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History: January 2013 Archives

Egyptian mummies brought to life

This morning, we meet three Egyptian mummies - with the bandages off!

Victoria Lywood, the forensic artist who reconstructed the faces of a young man, a young woman and a white-haired granny who lived thousands of years ago tells Ainslie MacLellan how she did it.

Theban Male(Left) Facial reconstruction of Theban male mummy, Theban Ladyapproximate age: early 20s; (Ptolemaic Period 332-30 BCE). (Photo courtesy of forensic artist Victoria Lywood.)

(Right) Facial reconstruction of Theban female mummy, approximate age: 30-50 years old; (Late Roman Period 230-380 CE). (Photo courtesy of forensic artist Victoria Lywood.)


Mummy(Bottom left) Facial reconstruction of Fayum female mummy, approximate age: 18-24 years old (mid-Roman Period 96-161 CE). (Photo courtesy of forensic artist Victoria Lywood.)


All three mummies are on display at McGill University's Redpath Museum in February.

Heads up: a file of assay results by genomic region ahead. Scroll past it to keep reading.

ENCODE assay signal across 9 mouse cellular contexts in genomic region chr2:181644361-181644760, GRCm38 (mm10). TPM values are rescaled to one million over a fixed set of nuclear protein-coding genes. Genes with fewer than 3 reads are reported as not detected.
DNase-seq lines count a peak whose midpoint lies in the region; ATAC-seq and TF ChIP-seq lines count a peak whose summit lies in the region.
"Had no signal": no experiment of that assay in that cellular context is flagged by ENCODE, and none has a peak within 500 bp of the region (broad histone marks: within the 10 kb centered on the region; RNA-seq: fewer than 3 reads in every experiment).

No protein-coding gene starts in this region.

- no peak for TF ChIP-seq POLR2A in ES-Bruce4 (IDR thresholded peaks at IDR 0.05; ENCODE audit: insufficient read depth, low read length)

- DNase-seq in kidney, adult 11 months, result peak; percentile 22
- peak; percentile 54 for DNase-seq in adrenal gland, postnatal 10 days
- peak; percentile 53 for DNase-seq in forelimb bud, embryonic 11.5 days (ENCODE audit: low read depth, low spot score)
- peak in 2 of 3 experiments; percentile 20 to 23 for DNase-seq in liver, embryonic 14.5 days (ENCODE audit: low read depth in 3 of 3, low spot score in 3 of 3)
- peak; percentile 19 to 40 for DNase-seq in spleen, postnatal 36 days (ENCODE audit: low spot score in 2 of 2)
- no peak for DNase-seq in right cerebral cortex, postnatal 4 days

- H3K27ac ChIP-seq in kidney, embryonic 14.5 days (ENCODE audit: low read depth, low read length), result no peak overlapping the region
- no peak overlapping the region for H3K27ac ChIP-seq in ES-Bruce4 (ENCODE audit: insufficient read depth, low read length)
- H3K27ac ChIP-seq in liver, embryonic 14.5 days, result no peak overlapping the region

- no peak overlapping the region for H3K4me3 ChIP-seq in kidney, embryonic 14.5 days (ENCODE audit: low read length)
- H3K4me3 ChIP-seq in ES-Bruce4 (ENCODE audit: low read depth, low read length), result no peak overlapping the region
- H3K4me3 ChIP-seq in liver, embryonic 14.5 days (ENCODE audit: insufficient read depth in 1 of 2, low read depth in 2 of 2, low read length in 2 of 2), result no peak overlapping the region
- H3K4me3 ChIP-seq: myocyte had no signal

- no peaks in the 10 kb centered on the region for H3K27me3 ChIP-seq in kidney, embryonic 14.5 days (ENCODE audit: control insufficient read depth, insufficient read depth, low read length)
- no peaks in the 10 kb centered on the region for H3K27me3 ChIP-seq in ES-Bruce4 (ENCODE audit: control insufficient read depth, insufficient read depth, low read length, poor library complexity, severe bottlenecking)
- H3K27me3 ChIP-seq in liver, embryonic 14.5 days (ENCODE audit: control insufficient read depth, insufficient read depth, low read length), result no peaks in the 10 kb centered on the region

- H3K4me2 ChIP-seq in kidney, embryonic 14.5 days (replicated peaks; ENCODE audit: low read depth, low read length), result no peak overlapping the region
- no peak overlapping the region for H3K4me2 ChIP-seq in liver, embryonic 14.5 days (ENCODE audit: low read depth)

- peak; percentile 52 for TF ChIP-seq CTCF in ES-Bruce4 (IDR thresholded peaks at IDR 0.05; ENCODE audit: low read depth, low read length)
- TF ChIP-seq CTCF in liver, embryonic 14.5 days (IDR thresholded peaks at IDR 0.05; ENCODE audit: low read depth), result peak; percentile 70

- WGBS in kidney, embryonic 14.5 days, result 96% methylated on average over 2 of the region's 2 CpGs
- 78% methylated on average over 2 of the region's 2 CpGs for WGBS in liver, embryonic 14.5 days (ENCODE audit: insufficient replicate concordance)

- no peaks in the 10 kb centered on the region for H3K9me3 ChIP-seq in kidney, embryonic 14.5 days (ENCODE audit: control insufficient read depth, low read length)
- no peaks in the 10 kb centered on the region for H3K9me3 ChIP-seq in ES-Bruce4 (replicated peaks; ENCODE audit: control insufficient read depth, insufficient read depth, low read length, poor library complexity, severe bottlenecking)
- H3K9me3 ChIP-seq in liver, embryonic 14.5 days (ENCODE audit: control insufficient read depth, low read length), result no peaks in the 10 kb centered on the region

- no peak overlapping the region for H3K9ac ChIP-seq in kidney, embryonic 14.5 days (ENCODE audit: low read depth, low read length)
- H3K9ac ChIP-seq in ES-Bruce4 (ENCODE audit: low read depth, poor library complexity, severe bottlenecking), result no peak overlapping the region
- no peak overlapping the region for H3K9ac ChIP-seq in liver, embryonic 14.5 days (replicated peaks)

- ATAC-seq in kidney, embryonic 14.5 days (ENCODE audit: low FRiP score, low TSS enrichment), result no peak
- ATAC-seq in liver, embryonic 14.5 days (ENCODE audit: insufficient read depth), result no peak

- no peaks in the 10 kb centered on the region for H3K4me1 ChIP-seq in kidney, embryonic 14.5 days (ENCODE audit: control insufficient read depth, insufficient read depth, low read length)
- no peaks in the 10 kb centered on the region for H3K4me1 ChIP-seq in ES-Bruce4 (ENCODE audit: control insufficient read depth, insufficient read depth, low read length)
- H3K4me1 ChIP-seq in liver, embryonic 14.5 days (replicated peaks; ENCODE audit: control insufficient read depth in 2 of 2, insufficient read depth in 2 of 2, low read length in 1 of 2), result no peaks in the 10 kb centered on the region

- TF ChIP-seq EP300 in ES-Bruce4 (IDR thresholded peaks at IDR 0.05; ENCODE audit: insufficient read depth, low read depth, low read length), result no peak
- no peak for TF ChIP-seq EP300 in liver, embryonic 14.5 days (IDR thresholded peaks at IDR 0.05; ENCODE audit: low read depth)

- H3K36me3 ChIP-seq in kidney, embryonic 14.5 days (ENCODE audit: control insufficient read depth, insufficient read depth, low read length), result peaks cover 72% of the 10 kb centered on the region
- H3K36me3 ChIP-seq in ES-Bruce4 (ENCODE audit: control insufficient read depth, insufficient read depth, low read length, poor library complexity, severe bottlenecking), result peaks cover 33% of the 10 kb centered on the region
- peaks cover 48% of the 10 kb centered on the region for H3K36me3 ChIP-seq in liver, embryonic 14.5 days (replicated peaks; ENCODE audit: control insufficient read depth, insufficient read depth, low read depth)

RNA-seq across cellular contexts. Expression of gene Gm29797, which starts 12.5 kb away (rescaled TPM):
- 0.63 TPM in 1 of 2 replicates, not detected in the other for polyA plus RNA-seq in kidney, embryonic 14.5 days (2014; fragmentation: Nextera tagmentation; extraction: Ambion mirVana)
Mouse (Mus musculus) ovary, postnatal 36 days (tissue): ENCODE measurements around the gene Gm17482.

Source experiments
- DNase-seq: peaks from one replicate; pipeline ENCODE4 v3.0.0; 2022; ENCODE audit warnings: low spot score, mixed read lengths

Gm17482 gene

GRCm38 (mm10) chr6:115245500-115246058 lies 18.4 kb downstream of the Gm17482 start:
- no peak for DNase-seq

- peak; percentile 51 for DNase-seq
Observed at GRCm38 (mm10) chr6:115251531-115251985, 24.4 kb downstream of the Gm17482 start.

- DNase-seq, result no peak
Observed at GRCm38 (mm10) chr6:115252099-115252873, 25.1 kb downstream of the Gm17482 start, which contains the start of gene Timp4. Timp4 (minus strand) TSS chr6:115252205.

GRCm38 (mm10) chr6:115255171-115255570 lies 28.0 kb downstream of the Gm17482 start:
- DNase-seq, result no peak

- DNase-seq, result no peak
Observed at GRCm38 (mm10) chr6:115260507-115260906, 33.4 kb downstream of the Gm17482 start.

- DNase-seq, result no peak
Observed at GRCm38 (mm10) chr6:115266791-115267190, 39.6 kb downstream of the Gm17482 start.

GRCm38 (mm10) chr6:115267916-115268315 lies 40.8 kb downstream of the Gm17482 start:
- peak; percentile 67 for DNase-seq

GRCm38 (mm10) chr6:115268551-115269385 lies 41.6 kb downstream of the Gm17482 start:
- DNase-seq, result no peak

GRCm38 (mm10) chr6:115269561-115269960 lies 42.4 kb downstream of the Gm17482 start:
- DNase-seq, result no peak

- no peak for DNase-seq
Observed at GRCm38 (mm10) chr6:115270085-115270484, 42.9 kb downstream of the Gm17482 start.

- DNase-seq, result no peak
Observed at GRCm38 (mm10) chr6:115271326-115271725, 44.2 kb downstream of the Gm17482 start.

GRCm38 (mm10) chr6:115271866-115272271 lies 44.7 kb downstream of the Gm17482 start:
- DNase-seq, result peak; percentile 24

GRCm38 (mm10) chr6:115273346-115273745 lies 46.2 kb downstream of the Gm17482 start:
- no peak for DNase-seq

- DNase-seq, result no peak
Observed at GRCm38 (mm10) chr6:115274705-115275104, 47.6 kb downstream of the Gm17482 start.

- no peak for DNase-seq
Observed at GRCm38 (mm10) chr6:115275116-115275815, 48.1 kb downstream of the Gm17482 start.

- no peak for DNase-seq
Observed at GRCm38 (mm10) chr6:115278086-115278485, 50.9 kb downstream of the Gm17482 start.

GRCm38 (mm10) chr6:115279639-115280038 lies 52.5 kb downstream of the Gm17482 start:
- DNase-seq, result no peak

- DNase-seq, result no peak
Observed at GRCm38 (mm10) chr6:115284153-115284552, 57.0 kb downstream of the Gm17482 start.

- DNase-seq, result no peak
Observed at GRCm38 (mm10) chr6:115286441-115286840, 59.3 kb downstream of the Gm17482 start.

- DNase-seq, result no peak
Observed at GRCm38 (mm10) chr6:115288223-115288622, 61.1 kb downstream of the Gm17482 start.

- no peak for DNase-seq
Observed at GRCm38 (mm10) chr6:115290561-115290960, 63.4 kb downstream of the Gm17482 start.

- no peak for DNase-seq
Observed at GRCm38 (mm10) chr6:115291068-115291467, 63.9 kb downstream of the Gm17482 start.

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Château Ramezay: looking for volunteers

musee-du-chateau-ramezay.jpgWe sometimes invite you to visit a particular museum exhibit. But this morning we're going to tell you how you can become one of the guides instead.

The Château Ramezay in Old Montreal was built in 1705, and it was the very first building designated an historic monument in Quebec. It was also selected by an international team of historians and journalists as one of the "1001 Historic Sites You Must See Before You Die." (Photo courtesy of Château Ramezay)

This month, the Château Ramezay is looking for volunteer history guides, and they'll train you for 9 weeks to get you ready. Jim Little is the coordinator of the English Guides Preparatory Course at the Château and he spoke with Elizabeth Robertson this morning.

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St-Benoit-du-Lac abbey celebrates 100th

abbaye 2.jpgOne of the very few Benedictine monasteries in Canada just celebrated its 100th anniversary. 
The monastery at Saint-Benoit-du-Lac looks out over Lac Memphremagog in the Eastern Townships. It's famed for its Gregorian chant.
The CBC's Sarah Rogers visited Saint-Benoit-du-Lac to hear the story from the abbot,The Very Reverend Dom André Laberge.

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